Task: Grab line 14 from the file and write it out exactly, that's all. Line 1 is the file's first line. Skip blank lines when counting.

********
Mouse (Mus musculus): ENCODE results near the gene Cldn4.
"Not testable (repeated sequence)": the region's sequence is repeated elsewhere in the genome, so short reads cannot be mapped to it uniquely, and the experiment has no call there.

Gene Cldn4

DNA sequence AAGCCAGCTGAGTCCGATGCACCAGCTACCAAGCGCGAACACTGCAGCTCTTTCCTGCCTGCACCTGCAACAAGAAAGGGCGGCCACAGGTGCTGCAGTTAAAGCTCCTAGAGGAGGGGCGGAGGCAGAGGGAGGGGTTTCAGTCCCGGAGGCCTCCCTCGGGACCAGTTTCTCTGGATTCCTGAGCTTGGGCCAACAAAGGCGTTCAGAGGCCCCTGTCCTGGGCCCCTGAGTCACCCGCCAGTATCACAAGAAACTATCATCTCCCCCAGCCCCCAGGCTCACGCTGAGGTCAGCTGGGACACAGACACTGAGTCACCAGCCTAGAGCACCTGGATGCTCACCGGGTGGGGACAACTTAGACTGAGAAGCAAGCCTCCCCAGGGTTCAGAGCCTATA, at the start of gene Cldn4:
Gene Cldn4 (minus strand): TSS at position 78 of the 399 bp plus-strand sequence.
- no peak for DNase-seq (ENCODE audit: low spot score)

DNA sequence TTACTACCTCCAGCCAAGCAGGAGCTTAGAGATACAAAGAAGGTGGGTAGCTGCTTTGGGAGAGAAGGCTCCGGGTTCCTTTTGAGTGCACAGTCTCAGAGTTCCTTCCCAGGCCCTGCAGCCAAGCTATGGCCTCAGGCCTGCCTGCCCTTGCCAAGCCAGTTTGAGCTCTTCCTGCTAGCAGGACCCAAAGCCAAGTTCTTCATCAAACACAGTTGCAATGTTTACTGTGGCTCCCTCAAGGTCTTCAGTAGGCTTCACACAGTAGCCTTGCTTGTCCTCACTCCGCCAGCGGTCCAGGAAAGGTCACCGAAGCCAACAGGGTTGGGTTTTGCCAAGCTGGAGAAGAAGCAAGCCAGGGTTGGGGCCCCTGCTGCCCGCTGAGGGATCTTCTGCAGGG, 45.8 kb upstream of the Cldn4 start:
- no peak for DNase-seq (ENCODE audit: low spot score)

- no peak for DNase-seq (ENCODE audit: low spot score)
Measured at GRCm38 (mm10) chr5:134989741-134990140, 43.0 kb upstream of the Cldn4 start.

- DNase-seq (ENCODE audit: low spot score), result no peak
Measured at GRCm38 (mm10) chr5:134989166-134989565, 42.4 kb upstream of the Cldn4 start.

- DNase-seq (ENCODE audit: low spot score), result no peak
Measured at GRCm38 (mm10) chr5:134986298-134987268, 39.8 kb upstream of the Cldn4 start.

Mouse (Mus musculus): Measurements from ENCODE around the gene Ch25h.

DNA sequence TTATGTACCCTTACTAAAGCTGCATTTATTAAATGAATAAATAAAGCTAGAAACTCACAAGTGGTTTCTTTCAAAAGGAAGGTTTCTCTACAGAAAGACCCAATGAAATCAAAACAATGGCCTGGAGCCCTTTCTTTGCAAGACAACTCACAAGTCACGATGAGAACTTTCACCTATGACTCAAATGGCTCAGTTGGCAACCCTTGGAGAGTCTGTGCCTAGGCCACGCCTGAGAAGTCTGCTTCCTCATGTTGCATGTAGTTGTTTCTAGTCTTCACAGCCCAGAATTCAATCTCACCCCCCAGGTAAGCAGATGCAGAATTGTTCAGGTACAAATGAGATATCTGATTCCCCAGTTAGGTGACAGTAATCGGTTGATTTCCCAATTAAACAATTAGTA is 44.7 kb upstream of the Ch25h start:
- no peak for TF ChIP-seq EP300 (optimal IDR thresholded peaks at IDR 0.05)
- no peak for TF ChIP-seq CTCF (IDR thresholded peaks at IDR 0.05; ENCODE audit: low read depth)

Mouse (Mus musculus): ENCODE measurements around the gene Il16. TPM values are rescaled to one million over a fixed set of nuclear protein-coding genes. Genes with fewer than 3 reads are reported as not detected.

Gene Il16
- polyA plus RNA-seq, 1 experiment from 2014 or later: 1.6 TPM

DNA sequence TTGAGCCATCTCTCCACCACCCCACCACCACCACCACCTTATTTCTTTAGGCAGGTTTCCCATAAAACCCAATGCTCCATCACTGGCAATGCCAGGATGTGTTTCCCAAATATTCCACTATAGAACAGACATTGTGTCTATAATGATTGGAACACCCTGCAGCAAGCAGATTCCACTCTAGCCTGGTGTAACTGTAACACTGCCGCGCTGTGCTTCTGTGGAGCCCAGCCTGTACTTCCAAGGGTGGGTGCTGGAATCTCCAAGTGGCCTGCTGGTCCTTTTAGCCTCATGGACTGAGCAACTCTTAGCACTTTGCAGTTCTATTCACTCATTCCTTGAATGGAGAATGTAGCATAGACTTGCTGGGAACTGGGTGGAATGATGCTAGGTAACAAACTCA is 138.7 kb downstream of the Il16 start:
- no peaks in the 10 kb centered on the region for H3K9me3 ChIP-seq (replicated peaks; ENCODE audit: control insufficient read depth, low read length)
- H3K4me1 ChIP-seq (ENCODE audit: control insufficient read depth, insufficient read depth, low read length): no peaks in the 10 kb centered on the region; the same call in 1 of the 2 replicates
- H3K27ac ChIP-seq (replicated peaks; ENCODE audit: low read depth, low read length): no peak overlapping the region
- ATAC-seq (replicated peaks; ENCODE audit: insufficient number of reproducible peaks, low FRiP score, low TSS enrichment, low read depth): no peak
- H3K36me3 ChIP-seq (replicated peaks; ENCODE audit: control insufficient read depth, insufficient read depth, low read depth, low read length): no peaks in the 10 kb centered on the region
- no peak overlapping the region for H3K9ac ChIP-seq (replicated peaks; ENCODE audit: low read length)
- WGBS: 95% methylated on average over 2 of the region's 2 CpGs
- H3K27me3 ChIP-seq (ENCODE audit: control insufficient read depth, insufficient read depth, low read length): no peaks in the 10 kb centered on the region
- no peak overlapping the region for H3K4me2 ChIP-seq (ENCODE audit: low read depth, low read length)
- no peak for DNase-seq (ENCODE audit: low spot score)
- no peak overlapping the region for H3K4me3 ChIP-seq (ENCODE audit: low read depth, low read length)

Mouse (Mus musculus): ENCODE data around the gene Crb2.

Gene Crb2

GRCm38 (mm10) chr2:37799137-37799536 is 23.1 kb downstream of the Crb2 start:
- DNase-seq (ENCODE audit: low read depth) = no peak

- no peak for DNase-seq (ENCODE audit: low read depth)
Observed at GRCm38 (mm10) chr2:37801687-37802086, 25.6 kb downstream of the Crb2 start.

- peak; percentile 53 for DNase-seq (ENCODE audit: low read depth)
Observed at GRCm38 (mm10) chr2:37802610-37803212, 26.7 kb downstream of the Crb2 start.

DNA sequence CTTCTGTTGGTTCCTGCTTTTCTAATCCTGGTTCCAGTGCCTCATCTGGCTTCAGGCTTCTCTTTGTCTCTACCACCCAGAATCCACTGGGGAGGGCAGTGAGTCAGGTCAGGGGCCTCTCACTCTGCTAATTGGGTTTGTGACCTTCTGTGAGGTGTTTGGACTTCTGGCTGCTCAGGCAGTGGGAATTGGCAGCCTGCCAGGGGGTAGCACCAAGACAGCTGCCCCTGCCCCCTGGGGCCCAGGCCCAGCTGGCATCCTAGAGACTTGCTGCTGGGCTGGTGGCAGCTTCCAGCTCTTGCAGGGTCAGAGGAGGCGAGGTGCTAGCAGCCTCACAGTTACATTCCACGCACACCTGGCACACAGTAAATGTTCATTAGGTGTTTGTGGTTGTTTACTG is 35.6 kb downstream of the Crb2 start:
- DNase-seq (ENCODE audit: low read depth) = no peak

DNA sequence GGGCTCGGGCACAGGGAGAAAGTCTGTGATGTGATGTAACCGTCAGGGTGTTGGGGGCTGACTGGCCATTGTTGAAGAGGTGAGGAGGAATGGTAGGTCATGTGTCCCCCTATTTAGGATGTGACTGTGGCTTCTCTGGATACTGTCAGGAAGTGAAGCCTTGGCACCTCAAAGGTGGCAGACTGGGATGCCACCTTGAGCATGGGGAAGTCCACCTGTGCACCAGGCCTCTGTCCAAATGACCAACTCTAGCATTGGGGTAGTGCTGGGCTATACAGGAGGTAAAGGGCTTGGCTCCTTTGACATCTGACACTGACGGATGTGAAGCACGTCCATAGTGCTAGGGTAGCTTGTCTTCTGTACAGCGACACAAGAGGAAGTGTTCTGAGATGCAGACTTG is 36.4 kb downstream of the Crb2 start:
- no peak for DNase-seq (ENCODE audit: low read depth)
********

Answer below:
Measured at GRCm38 (mm10) chr5:134986298-134987268, 39.8 kb upstream of the Cldn4 start.